To: [my jobsearch address]
Subject: For $MY_FIRST_NAME
From: Hr Dep [u3011801]
(Note the lack of an email address one can reply to there. First hint of something being up)
( Email body below the fold )
Okay, so how did I guess this was a scam?
1) The compensation is far too high for the work they're asking. $7500 per month (assuming a 4 week month, each week consisting of 5 x 6 hour days) comes to $62.50 per hour. Which is high professional wages, and not the sort of money I'd be expecting. Then there's potentially commission on top of that... yeah. Right.
From (the front page of) their website, this is the position they're offering:
( Description below the fold )
So, they're looking for someone who's graduated high school, with no other skills or experience, and they're willing to pay over $60 per hour for someone to phone clients and try to sell their "product" (such as it is) to them. Yeeeah. Plus, of course, the "benefits" of "paid holidays, vacation/personal days" to an Australian who has been part of the workforce previously sounds a bit like advertising that a car "also comes with tyres on all the wheels!". (Paid public holidays and vacation are part of the standard Australian working environment. If an employer isn't offering you these for full time work, you need to be talking to the Fair Work people).
2) It's very difficult to tell, from their website, what this company actually does (or indeed, if they do anything other than attempt to separate fools from their money).
There's a lot of talk about start-ups, and the start-up sector, and leveraging the power of start-ups, but very little actual discussion of what it is they're attempting to do. Are they selling your business to start-up companies as a client? (They might be). Are they selling your business to start-up companies as a service provider? (It's possible). The way things are phrased means this website appears to be attempting to be all things to all people, and as a result it's even vaguer than the average political platform. Their "method", for example, appears to involve basically throwing buzzwords at the topic until either a solution is obtained, or more likely until someone gives them money to go away. The copy implies they have links with everyone and everything, and are able to act as facilitators.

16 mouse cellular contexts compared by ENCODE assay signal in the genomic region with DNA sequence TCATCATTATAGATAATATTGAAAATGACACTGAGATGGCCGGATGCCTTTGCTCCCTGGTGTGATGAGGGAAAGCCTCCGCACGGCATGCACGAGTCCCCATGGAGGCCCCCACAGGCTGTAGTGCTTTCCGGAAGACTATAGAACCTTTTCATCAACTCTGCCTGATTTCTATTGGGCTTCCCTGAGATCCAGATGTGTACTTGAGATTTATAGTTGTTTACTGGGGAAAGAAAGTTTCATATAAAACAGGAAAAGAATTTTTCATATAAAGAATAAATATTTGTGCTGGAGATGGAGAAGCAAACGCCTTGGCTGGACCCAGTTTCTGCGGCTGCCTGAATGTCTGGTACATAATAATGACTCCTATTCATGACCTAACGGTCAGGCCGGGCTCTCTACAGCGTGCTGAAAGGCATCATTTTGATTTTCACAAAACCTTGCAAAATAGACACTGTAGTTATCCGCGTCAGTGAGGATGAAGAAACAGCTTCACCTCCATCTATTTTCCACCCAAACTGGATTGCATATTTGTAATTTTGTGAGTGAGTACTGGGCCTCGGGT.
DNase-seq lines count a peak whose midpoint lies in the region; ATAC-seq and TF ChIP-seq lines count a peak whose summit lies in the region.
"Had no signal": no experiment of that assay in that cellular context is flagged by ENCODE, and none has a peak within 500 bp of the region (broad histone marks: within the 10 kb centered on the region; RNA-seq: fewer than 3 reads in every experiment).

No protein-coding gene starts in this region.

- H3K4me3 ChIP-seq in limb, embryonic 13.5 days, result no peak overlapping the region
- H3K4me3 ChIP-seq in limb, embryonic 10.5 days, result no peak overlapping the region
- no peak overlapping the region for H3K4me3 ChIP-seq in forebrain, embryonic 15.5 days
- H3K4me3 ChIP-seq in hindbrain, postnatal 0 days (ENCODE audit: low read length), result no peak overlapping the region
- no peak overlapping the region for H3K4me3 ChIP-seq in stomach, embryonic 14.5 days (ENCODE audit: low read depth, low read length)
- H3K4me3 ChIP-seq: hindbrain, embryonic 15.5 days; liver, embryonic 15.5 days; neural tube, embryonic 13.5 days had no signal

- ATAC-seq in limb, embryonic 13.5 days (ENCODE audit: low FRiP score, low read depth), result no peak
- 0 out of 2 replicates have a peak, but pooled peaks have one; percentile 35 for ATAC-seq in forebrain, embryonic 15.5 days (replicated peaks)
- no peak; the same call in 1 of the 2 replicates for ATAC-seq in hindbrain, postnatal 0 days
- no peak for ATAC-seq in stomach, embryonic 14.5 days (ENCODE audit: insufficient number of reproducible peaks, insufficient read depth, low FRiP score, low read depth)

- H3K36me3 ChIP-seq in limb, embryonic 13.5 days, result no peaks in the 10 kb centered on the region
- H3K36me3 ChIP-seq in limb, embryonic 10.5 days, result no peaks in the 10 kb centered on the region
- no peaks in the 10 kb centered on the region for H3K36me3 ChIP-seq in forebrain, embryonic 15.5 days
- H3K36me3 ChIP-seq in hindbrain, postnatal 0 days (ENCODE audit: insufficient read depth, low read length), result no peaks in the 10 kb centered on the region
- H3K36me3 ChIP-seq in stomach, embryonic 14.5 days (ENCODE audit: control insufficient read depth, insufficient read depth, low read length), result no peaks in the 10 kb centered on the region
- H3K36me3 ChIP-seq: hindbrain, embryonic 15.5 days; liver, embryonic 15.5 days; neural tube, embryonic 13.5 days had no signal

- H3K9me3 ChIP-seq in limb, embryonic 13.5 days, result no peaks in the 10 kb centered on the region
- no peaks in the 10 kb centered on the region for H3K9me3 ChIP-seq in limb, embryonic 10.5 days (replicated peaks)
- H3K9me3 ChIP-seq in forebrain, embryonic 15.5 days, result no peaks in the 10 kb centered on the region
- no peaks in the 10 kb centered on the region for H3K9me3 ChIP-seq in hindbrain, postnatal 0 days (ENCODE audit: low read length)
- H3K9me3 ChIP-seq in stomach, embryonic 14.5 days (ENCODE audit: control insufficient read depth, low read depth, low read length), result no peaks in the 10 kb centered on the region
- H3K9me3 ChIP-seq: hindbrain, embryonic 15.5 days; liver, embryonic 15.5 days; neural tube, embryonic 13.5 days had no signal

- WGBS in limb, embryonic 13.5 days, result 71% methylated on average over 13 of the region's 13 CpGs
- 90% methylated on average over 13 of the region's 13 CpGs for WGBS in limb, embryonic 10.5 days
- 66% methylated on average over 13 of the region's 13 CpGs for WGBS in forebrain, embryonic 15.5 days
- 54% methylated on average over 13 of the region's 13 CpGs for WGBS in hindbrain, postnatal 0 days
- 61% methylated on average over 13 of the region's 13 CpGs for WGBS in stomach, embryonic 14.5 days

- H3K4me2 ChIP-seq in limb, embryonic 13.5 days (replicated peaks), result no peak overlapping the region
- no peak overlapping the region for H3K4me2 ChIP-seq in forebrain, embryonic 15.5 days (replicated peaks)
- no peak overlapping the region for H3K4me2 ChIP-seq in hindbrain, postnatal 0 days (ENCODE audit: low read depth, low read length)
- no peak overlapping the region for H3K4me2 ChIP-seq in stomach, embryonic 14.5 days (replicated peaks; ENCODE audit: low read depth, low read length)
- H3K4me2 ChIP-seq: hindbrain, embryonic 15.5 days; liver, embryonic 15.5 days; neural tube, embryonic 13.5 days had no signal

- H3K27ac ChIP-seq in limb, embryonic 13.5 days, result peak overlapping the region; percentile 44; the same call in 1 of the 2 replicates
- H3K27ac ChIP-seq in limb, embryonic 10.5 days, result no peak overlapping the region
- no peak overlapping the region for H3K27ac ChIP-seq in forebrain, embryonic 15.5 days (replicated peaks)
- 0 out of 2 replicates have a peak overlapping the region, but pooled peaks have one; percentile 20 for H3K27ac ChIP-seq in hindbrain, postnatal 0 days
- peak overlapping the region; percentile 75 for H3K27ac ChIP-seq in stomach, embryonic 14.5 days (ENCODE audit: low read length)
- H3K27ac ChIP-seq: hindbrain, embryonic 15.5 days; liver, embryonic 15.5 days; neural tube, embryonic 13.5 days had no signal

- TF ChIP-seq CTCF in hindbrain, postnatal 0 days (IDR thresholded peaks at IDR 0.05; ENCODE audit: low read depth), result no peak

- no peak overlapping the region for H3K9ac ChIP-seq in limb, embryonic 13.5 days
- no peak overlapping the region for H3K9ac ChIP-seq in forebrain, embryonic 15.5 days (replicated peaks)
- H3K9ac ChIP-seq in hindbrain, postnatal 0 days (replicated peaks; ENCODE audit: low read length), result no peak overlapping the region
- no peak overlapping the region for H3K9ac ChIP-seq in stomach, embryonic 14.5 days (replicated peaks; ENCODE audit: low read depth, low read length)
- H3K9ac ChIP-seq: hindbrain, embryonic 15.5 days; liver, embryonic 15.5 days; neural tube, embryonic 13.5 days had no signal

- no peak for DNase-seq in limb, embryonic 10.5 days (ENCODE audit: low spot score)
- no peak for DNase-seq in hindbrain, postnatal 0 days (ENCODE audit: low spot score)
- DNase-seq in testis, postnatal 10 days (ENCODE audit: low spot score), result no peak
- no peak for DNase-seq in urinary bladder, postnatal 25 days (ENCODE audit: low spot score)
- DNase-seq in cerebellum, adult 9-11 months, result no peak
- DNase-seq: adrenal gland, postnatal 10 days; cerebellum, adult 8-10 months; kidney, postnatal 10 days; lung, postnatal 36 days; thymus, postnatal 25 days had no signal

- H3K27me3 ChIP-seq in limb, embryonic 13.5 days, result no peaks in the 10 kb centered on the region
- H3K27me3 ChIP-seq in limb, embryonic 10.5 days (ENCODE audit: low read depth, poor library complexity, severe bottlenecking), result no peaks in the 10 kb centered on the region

Their "in the press" section appears to link to three separate articles, none of which appear to have any immediate relevance to this particular business. Then again, none of the "links" actually work, which means you can't check.
They don't appear to have an Australian presence - there's an office listed in the UK:
TREVIOT HOUSE 186-192 HIGH ROAD
ILFORD, ESSEX IG1 1LR
(A quick perusal of Google maps implies yes, there is actually an office at this address, but it's the office of an accounting firm with a completely different name).
There are phone numbers given for the UK (UK: +44 203 868 1873), USA (US: +1 (646) 880 3616) and either Canada or California (CA: +1 (647) 247 0825), but nothing for Australia.
On top of this, they don't appear to have much of a history on google, either. Googling the company name just gets the standard business filings (as in, the registration information for the company), but nothing else. For a company which is supposed to be making a name for themselves (and a quick bit of googling points out their domain has been active for at least 160 days - so at least five months) this isn't particularly good news.
3) The final scam marker: I never applied for the job they're offering me in the first place. The email is written in such a way as to imply they received my details in response to a job application, but I keep a record of the jobs I apply for. I haven't applied for a position as an Investment Assistant/Advisor at any time in the last three months (or indeed, at any stage this year).
If you're receiving job offers from this mob, be aware they're probably scammers - which means if you do the work, they're probably not going to pay you. They certainly read as being dodgy as a three-dollar bill.